In 1994, Disney officially made their first-ever live-action remake, 'Rudyard Kipling's The Jungle Book'. It may have been a wordy title, but the film wasn't anything to write home about, performing moderately at the box office. The tables turned in 1996 when they modernised their 1961 animated classic, '101 Dalmatians'.
The film follows a similar plot to its animated counterpart, but with some added 90s flair. Roger (Jeff Daniels, 'Steve Jobs', 'Dumb and Dumber') is a video game designer making a Dalmatian-based game (which actually became a real game, '101 Dalmatians: Escape from DeVil Manor', even though the puppies are designed after the animated film). Anita (Joely Richardson, 'Red Sparrow', 'Snowden') is a fashion designer at the House of De Vil, run by the fur-hungry Cruella de Vil (Glenn Close, 'Crooked House', 'The Wife'). Roger and Anita meet and fall in love, as do their dalmatians, Pongo and Perdy. They have babies, lots and lots of babies - which Cruella hears about and wants for their spotty fur, so they must keep her away no matter how hard she tries.
The film had a budget of US$67 million and grossed a whopping US$320 million worldwide; an impressive feat for 1996. A lot of the film's success has to do with the simply perfect casting of Glenn Close as the villainous Cruella. She appears in far less of the film than most of us remember, but her performance is captivating and perfectly brings the animated character to life, coming off as both haunting and campy at the same time - plus her costumes are to die for. Without her performance, the film is your pretty run-of-the-mill dog family film, but Close's scenes are what made this a success and still memorable 25 years later.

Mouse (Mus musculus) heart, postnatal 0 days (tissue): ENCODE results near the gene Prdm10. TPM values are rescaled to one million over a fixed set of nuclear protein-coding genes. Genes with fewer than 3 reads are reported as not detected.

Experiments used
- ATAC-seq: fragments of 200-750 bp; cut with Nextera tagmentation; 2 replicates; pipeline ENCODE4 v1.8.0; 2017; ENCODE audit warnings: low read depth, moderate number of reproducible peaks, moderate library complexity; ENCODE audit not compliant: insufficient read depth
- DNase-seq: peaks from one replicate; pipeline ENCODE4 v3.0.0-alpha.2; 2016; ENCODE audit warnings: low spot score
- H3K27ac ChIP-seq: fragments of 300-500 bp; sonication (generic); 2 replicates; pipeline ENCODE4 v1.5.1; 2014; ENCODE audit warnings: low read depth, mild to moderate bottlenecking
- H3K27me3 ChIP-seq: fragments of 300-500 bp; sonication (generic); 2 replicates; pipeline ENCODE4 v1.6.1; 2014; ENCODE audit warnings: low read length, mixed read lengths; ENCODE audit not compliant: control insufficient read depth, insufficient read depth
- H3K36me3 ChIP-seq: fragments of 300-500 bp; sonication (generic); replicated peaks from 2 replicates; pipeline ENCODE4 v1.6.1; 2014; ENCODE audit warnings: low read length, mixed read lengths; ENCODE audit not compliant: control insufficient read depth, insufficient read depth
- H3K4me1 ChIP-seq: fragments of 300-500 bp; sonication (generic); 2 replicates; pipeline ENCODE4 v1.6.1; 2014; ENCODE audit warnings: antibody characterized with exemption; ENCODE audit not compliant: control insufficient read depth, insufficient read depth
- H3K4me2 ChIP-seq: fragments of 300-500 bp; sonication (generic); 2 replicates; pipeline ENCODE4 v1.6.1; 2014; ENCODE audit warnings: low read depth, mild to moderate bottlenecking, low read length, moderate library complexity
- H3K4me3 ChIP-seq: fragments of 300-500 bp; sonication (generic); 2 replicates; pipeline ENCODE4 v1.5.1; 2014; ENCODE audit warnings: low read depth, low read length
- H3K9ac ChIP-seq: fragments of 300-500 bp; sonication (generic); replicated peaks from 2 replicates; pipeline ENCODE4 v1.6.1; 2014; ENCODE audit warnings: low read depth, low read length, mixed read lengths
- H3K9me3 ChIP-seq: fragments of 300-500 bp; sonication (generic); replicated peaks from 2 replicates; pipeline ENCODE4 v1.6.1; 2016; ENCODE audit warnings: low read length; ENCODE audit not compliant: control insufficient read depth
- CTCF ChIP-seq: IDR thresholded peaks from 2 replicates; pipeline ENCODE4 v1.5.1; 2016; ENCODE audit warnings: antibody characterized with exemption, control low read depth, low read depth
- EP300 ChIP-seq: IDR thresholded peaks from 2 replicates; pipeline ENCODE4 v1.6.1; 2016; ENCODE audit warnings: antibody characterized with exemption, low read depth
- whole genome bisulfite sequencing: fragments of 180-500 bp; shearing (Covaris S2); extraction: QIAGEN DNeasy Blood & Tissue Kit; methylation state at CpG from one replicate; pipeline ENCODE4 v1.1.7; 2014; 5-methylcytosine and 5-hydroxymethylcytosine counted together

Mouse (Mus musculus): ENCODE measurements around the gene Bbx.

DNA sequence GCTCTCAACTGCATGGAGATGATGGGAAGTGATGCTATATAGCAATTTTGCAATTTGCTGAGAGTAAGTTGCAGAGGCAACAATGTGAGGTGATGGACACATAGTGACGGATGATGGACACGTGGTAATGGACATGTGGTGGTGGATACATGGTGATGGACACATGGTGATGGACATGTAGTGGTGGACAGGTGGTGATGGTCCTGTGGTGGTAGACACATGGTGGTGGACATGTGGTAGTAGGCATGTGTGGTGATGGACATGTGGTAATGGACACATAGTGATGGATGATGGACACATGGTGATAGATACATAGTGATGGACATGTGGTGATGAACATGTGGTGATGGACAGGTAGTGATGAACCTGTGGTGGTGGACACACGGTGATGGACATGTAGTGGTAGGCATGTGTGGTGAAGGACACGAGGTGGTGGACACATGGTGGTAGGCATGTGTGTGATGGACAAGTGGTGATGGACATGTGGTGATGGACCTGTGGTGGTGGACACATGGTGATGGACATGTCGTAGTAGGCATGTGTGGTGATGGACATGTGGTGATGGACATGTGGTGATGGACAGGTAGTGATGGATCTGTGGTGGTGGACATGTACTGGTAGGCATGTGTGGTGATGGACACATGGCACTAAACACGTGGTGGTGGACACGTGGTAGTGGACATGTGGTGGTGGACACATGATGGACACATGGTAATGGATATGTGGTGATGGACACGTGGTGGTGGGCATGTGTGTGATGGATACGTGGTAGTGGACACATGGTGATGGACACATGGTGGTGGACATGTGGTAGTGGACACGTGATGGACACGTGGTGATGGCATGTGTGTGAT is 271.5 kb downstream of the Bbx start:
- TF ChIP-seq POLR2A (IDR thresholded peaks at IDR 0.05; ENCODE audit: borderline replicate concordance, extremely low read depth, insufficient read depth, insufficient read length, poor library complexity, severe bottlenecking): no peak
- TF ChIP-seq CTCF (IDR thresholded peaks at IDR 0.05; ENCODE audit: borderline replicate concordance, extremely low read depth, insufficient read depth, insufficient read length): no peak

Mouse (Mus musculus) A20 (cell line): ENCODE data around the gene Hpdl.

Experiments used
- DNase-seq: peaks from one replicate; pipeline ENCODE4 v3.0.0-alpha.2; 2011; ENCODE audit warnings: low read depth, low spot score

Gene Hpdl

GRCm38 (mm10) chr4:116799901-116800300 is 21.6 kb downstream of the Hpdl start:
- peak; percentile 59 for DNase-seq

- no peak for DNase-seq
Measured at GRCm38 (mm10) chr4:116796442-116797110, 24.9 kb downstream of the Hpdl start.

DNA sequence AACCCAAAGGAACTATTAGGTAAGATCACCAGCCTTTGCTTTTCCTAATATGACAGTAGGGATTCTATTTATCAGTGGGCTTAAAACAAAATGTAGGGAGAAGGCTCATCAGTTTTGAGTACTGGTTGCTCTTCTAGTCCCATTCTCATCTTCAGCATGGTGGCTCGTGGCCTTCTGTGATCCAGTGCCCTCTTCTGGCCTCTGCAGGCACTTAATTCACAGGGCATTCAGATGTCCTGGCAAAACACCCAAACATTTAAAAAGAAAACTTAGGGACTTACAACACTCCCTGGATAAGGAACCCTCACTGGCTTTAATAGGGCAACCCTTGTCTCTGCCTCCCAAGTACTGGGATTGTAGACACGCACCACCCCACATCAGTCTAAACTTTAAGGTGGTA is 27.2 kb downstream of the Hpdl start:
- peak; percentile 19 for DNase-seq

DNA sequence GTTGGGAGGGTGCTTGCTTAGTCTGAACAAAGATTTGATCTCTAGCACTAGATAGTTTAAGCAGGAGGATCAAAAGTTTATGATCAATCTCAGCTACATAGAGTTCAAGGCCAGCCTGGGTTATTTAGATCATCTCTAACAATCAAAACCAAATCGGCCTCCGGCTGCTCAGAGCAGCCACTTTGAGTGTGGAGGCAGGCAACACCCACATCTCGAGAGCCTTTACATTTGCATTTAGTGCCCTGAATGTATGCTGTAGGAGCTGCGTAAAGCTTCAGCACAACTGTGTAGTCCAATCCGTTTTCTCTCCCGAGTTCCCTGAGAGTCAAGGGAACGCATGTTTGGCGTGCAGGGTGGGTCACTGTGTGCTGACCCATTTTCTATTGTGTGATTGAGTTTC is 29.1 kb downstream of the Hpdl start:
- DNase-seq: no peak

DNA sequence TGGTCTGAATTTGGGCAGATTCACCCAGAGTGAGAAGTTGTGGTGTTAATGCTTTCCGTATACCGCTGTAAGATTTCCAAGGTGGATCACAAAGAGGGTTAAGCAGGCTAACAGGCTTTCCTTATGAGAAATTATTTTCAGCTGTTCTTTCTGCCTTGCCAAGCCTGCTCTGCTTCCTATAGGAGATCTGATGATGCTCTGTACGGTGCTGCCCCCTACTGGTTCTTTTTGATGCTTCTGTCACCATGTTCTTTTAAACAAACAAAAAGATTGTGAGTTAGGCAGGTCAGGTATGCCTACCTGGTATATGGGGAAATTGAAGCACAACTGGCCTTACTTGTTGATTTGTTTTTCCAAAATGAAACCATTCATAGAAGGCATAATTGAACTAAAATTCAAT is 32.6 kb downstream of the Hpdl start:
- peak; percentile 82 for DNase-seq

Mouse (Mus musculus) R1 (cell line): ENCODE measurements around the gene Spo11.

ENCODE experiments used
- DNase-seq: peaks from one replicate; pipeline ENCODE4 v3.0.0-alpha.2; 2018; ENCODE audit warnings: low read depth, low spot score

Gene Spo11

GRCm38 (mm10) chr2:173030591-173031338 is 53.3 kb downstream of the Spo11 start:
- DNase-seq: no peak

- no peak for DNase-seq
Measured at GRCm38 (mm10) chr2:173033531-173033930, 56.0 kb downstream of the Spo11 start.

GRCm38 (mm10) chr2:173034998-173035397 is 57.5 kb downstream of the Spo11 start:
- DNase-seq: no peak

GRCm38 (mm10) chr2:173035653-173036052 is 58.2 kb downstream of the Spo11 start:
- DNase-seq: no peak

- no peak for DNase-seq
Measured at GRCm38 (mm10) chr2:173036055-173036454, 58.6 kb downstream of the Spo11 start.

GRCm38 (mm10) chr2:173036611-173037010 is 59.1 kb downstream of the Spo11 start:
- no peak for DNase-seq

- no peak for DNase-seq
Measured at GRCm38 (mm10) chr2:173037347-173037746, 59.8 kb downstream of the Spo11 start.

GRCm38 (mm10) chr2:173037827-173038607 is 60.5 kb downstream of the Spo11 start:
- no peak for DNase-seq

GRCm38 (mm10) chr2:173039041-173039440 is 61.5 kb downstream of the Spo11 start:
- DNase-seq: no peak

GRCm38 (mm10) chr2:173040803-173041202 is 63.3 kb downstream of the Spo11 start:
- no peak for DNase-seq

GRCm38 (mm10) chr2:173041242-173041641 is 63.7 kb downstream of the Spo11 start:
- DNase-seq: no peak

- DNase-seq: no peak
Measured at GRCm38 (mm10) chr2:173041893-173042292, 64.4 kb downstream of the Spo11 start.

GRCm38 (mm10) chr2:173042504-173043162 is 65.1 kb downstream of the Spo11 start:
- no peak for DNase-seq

'101 Dalmatians' is a stranger franchise than most realise. On top of the 1961 animated version, the two Glenn Close films, the direct-to-DVD film and 'Cruella', Disney has also produced two animated series - one in 1997 and another in 2019 - as well as seven video games. It's strange just how much these puppies have been pushed for their merchandise; for the 1996 film alone, over 17,000 different pieces of merchandise were produced.
The film had a budget of US$67 million and grossed a whopping US$320 million worldwide; an impressive feat for 1996. A lot of the film's success has to do with the simply perfect casting of Glenn Close as the villainous Cruella.
Another fun fact: in order to get the Dalmatians to lick Jeff Daniels' face, they rubbed him with hot dogs, which is just a bit gross, and seems like there could have been some better methods.
Considering how much of a financial success the film was for the studio, it's strange that it wasn't until 2010 with Tim Burton's 'Alice in Wonderland' that Disney would jump back into the remake game. '101 Dalmatians' was a simple remake - it remained grounded and didn't need the big names and budget to draw crowds in, unlike Disney's current splurging with its bloated live-action films.
'101 Dalmatians' is nowhere near as good as you remember, but Close is the real reason to revisit. It's interesting to look back at how Disney remakes began a little more humbly, but 1996's '101 Dalmatians' isn't anything to bark about.